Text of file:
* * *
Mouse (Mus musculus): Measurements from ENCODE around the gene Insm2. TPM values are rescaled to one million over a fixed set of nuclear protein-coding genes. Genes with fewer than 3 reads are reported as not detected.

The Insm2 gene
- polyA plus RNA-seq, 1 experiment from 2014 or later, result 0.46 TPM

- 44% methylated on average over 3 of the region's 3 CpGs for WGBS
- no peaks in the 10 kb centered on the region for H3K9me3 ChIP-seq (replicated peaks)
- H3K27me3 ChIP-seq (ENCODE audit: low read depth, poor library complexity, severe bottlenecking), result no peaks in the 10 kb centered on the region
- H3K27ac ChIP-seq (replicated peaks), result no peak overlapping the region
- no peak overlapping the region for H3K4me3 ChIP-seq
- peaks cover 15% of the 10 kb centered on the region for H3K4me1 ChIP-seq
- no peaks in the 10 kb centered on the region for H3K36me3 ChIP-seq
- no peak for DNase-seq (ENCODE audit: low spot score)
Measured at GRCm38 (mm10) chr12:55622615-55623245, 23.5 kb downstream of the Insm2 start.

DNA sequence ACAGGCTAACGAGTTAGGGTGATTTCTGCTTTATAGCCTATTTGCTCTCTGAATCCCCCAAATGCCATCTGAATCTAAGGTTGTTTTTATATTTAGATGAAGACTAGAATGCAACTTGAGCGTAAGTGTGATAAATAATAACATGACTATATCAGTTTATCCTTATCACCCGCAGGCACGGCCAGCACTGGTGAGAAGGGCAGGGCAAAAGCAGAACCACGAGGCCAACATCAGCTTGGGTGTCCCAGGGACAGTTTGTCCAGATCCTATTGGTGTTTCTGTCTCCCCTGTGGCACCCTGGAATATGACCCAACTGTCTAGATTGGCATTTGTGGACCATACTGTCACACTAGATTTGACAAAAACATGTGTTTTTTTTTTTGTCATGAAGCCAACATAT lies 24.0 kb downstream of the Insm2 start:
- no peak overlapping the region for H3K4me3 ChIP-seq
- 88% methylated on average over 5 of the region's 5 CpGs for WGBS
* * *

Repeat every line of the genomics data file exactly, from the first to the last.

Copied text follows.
Mouse (Mus musculus): Measurements from ENCODE around the gene Insm2. TPM values are rescaled to one million over a fixed set of nuclear protein-coding genes. Genes with fewer than 3 reads are reported as not detected.

The Insm2 gene
- polyA plus RNA-seq, 1 experiment from 2014 or later, result 0.46 TPM

- 44% methylated on average over 3 of the region's 3 CpGs for WGBS
- no peaks in the 10 kb centered on the region for H3K9me3 ChIP-seq (replicated peaks)
- H3K27me3 ChIP-seq (ENCODE audit: low read depth, poor library complexity, severe bottlenecking), result no peaks in the 10 kb centered on the region
- H3K27ac ChIP-seq (replicated peaks), result no peak overlapping the region
- no peak overlapping the region for H3K4me3 ChIP-seq
- peaks cover 15% of the 10 kb centered on the region for H3K4me1 ChIP-seq
- no peaks in the 10 kb centered on the region for H3K36me3 ChIP-seq
- no peak for DNase-seq (ENCODE audit: low spot score)
Measured at GRCm38 (mm10) chr12:55622615-55623245, 23.5 kb downstream of the Insm2 start.

DNA sequence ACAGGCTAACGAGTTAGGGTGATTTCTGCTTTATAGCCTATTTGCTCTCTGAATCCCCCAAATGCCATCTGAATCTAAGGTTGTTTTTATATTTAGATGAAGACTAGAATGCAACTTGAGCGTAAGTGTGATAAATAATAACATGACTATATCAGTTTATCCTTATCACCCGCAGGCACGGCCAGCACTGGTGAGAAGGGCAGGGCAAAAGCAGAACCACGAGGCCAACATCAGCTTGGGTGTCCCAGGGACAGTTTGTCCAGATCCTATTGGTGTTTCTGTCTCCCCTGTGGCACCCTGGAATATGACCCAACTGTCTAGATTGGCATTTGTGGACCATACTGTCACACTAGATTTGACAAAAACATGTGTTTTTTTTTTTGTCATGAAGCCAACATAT lies 24.0 kb downstream of the Insm2 start:
- no peak overlapping the region for H3K4me3 ChIP-seq
- 88% methylated on average over 5 of the region's 5 CpGs for WGBS